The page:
In stores, as well as on its app, Sephora customers benefit from virtual augmented reality (AR) trials and Color IQ technology to find the right foundation shade for their skin tone. Sephora uses data generated through both in-person and virtual interactions to provide personalized customer communications, recommendations and experiences. This is tech trend adoption done right: Sephora prioritized its customer behaviors and sought experiences that complemented its business model.
To achieve similar results, organizations need to analyze whether a new innovation aligns with their brand identity and customer behavior. In addition, it is important to build a company culture that prioritizes continuous experimentation. For example, Sephora launched an innovation lab in 2015 to test in-store experiences before rolling it out widely, reducing operating costs and garnering real feedback.
Prioritize brand authenticity and customer relevance
Fashionable business innovations often look impressive, especially from a distance. But it’s critical to identify a clear business case before committing resources.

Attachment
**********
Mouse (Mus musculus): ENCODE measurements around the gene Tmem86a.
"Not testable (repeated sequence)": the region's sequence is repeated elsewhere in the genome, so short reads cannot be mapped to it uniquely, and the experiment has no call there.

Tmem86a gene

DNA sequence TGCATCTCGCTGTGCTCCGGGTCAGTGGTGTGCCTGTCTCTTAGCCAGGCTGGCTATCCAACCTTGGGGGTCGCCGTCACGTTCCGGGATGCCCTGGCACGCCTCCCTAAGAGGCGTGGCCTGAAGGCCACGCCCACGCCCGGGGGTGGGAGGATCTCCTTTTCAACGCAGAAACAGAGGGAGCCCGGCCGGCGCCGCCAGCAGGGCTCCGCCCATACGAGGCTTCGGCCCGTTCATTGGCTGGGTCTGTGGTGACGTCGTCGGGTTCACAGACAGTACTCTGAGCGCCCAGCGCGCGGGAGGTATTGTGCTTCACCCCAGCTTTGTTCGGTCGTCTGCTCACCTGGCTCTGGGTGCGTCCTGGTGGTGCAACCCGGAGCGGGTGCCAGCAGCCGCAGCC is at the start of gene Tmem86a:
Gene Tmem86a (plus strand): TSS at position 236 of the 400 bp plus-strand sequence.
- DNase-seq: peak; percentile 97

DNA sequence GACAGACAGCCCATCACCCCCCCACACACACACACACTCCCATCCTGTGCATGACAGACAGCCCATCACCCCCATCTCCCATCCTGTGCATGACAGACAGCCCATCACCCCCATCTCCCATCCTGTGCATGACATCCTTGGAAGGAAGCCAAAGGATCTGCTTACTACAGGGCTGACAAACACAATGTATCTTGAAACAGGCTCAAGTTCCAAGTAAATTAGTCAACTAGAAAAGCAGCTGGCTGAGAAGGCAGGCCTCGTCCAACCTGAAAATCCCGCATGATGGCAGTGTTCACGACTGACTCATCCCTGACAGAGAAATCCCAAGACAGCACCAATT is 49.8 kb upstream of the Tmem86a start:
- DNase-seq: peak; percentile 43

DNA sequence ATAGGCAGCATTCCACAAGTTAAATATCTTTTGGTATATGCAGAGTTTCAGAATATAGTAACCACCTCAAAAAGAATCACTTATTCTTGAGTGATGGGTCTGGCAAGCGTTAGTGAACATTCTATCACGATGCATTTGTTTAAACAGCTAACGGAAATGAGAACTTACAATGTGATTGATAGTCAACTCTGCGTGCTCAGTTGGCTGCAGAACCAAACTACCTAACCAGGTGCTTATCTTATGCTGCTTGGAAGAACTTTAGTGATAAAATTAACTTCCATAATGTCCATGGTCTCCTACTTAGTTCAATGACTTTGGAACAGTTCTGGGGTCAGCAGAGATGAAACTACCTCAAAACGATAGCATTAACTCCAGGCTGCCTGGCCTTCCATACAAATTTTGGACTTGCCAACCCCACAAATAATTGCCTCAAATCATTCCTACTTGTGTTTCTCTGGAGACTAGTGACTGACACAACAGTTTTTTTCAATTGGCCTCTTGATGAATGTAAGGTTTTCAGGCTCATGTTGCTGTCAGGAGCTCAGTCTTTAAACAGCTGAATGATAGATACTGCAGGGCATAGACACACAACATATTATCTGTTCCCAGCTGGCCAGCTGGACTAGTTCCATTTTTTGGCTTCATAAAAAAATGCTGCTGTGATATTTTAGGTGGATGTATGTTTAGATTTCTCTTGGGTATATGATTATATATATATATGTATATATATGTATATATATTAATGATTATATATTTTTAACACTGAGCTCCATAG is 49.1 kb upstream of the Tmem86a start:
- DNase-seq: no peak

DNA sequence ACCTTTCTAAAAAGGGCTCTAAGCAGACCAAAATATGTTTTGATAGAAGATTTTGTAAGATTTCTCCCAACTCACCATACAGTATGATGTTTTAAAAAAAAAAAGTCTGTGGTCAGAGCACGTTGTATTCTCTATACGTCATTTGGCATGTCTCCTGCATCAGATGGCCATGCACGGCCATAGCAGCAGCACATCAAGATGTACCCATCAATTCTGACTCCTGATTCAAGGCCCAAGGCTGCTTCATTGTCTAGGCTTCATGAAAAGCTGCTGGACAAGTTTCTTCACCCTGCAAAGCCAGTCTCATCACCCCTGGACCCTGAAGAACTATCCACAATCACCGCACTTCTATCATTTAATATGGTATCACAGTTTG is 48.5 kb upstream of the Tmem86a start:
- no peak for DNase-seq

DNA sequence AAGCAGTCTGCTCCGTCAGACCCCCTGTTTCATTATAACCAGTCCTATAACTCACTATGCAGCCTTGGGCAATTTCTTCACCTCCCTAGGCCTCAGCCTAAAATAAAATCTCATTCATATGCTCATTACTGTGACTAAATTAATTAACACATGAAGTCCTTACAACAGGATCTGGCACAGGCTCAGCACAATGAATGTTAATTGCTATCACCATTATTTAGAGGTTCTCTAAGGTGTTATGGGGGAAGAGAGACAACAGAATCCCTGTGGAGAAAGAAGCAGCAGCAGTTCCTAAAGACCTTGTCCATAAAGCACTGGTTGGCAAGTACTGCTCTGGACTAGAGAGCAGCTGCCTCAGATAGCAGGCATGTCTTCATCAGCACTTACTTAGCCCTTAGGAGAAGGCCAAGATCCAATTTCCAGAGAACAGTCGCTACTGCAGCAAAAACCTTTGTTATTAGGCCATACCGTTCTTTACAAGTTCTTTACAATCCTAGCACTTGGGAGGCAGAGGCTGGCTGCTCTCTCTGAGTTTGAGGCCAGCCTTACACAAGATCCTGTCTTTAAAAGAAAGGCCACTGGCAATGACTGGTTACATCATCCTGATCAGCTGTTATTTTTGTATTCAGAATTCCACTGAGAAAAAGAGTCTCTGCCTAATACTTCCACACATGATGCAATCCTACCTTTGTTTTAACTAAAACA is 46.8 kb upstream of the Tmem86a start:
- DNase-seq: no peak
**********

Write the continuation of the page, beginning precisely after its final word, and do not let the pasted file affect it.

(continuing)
Start by determining how a new innovation will generate revenue and reinforce your brand values and image. Just as important, make sure your customers are interested in, or can be convinced to be, in the experiences that the innovation offers. Customer surveys, consumer personas, and other feedback mechanisms can help you gauge audience sentiment and needs.
On track to become the most digitally connected generation by 2024, Gen Z is drawn to engaging and relevant content, having grown up in the video-first social media and streaming era with a plethora of options. of content at your fingertips.
A good example of this was the 2020 Roblox VR concert with rapper Lil Nas X. The platform is built on the premise of community, social commerce, and gaming, and they smartly didn’t abandon these core elements that contribute to its success. continuous. Roblox stuck to what it does best and delivered an experience that mattered to its audience.